GSLV Mk III Breaks Isro’s Jinx of Failure in Debut Rocket Launches
NEW DELHI: When the first developmental flight of GSLV-Mk III pierced through the sky after its launch from the Sriharikota launch pad at 5.28 pm on Monday, it finally broke Isro's jinx of failing to achieve success in maiden rocket launches.
Isro's 640-tonne 'fat boy' ended the phase of uncertainties when it placed the advanced communication satellite Gsat-19 into orbit around 16 minutes after the launch and helped the space agency achieve a new milestone of launching a four-tonne satellite into the geo-stationary orbit. With this, India has entered the global market of heavy payload launches.
Congratulating Isro scientists for the successful launch, PM Narendra Modi said, "GSLV-MKIII D1/Gsat-19 mission takes India closer to the next generation launch vehicle and satellite capability. The nation is proud." Calling it a "historic day", a jubilant Isro chief A S Kiran Kumar said, "I wish to congratulate the entire team which has relentlessly worked each day for the launch from 2002." The PM called Kumar and congratulated each member of the Isro team for the successful mission.
Isro had faced several setbacks since 1970s when it started developing technology to launch satellites. Starting from the first experimental launch of Satellite Launch Vehicle-3 (SLV-3) on August 10, 1979, thereafter the first developmental launch of Augmented Satellite Launch Vehicle (ASLV) carrying SROSS-1 satellite on March 24, 1987, and later the developmental launch of Polar Satellite Launch Vehicle (PSLV) carrying IRS-IE satellite on September 20, 1993, Isro had failed in all these debut launches.
Though the US sanctions on India in 1992 prevented the country from getting cryogenic engine technology from Russia, it failed to halt Isro's relentless effort to develop rocket and cryogenic engine technologies. Overcoming the initial hurdles, the PSLV rocket has over a period of time emerged as the most reliable and versatile workhorse launch vehicle with 38 consecutive successful missions since October 1994. Between 1994 and 2017, PSLV has launched 46 indigenous and 180 foreign satellites.
The GSLV space programme too faced many challenges in initial years. On July 10, 2006, during the second operational flight of GSLV with Insat-4C satellite on board, the rocket fell into the sea and the satellite could not be placed into the desired orbit. Again, on April 15, 2010, GSLV-D3 developmental flight carrying Gsat-4 on board plunged into the sea. The space agency received another jolt on December 25, 2010 when its GSLV-F06 launch was unsuccessful due to a snag in Stage-I of the rocket. Despite the initial setbacks, GSLV Mk II was developed and the rocket, fired by an indigenously made cryogenic engine, had four consecutive successful launches since January 2014. On May 5 this year, the fourth GSLV Mk II rocket made PM Narendra Modi's dream project a reality when it successfully launched 'South Asia satellite', which was India's 'free gift' to friendly Saarc neighbours.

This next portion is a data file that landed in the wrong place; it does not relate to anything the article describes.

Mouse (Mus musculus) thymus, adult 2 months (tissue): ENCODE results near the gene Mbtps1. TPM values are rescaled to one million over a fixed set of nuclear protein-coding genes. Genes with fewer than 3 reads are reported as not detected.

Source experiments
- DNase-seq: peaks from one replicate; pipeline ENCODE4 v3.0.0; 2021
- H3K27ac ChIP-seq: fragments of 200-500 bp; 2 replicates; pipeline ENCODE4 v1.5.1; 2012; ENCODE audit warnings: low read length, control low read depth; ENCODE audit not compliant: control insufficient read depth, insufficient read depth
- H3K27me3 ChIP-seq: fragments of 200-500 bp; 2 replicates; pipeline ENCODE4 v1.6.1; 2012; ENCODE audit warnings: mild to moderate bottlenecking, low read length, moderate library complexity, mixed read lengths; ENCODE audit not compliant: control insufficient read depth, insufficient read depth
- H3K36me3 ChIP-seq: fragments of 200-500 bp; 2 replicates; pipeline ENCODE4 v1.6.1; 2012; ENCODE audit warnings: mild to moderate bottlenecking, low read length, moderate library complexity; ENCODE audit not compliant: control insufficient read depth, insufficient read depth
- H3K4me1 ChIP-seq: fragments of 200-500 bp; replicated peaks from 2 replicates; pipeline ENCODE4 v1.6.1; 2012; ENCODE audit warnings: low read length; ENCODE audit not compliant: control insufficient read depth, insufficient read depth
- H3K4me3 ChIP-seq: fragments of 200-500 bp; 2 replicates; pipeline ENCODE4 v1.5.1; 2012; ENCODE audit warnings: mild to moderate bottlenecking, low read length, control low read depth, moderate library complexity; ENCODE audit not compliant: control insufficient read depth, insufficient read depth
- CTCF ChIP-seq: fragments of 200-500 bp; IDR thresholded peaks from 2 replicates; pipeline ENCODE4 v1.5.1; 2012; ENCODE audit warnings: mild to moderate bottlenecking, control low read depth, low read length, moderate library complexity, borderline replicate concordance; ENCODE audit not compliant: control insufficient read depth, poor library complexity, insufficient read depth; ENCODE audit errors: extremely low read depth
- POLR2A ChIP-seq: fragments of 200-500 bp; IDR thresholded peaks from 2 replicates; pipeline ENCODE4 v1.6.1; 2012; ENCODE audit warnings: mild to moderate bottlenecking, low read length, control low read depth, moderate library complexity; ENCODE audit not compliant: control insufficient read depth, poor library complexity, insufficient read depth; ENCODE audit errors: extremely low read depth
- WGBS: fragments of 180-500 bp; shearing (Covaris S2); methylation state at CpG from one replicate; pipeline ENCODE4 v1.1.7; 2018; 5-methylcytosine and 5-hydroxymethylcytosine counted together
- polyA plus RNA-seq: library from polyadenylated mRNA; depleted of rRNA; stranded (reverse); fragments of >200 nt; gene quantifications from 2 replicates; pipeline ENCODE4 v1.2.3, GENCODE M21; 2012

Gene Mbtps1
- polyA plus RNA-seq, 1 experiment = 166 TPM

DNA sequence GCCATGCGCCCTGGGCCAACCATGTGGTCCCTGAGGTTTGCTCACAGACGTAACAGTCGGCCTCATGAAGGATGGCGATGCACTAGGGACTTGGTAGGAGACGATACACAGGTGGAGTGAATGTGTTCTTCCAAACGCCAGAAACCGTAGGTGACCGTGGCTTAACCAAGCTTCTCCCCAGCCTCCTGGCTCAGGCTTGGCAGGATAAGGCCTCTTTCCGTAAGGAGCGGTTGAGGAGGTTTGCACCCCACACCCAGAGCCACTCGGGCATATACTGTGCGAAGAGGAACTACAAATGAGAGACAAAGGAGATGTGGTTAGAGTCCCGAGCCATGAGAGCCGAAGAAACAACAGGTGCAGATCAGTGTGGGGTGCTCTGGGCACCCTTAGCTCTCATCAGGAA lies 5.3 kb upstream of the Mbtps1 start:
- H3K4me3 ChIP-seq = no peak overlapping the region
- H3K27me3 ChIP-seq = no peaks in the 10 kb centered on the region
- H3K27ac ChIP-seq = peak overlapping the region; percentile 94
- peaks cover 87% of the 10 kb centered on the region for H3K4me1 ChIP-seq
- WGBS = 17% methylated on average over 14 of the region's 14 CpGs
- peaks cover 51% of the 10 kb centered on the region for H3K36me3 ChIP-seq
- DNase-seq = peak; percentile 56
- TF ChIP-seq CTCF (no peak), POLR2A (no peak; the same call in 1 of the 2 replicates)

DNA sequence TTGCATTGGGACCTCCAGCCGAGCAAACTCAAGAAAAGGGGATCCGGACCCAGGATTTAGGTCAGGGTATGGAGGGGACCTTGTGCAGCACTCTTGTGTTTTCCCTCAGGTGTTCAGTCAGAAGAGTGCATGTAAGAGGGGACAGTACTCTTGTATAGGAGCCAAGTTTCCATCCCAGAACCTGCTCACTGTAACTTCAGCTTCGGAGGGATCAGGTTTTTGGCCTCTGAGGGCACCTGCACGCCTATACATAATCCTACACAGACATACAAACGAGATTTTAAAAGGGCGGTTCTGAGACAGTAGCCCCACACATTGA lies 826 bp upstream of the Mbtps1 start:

The successful launch of GSLV Mk III, which cost Isro Rs 300 crore, has also set the stage for Isro's manned mission. Not only the rocket, the GSLV Mk III launch has also proved the efficiency of CE20 indigenous cryogenic engine, a completely new technology designed to double the thrust and capability to lift double the payload than the previous GSLV Mk II, which could only carry a 2-tonne payload. The development of this advanced desi engine has put India into an elite club of nations -US, European Space Agency, Russia, China and Japan-which have mastered the cryogenic engine technology'.
After GSLV Mk II scripted a success story, the "textbook launch" of GSLV Mk III has given Isro every reason to be on cloud nine.
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